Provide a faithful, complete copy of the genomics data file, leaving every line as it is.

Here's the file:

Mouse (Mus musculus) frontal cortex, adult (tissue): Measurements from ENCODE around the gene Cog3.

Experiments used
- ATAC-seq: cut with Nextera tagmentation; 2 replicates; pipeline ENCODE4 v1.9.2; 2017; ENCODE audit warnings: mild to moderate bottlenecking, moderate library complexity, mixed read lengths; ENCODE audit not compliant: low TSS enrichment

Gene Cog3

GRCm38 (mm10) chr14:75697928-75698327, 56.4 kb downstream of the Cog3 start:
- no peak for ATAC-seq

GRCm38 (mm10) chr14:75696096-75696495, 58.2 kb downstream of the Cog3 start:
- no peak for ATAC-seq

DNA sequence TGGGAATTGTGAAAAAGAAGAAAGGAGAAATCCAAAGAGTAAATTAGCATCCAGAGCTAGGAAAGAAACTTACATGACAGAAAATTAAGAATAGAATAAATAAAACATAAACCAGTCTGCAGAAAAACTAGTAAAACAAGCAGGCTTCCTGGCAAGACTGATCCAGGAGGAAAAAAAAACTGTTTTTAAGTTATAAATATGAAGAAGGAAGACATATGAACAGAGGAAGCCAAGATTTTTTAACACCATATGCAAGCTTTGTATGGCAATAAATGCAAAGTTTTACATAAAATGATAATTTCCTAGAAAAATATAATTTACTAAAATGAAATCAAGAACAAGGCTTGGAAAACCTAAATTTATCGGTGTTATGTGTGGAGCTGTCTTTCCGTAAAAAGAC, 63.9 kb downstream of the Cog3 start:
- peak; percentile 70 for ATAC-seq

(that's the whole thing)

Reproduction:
Mouse (Mus musculus) frontal cortex, adult (tissue): Measurements from ENCODE around the gene Cog3.

Experiments used
- ATAC-seq: cut with Nextera tagmentation; 2 replicates; pipeline ENCODE4 v1.9.2; 2017; ENCODE audit warnings: mild to moderate bottlenecking, moderate library complexity, mixed read lengths; ENCODE audit not compliant: low TSS enrichment

Gene Cog3

GRCm38 (mm10) chr14:75697928-75698327, 56.4 kb downstream of the Cog3 start:
- no peak for ATAC-seq

GRCm38 (mm10) chr14:75696096-75696495, 58.2 kb downstream of the Cog3 start:
- no peak for ATAC-seq

DNA sequence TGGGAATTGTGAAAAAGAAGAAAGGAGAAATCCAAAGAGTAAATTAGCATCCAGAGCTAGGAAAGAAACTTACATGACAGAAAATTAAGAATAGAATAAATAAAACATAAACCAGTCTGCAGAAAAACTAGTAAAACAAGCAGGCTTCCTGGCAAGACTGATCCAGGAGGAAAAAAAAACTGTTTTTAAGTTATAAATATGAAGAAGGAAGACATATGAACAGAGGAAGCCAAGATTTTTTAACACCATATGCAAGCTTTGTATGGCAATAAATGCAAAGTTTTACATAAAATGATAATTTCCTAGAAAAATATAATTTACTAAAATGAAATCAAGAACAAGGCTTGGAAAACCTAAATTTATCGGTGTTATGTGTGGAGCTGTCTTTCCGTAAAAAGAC, 63.9 kb downstream of the Cog3 start:
- peak; percentile 70 for ATAC-seq